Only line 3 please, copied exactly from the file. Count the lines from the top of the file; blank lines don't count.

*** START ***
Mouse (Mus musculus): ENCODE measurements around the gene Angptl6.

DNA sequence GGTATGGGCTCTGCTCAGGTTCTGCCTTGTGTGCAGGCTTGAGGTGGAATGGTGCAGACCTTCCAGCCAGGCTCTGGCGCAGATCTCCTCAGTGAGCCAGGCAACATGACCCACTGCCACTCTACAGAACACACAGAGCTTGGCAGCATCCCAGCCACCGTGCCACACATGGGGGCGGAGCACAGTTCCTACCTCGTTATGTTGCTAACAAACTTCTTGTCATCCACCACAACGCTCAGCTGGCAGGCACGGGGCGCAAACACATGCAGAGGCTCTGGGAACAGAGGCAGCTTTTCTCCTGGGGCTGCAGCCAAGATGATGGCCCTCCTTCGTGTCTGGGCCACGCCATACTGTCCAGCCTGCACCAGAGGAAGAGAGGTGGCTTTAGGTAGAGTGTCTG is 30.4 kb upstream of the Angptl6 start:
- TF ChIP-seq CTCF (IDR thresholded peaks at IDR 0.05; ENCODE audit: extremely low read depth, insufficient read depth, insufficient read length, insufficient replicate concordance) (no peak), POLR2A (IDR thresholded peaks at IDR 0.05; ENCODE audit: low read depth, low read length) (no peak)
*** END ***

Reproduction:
- TF ChIP-seq CTCF (IDR thresholded peaks at IDR 0.05; ENCODE audit: extremely low read depth, insufficient read depth, insufficient read length, insufficient replicate concordance) (no peak), POLR2A (IDR thresholded peaks at IDR 0.05; ENCODE audit: low read depth, low read length) (no peak)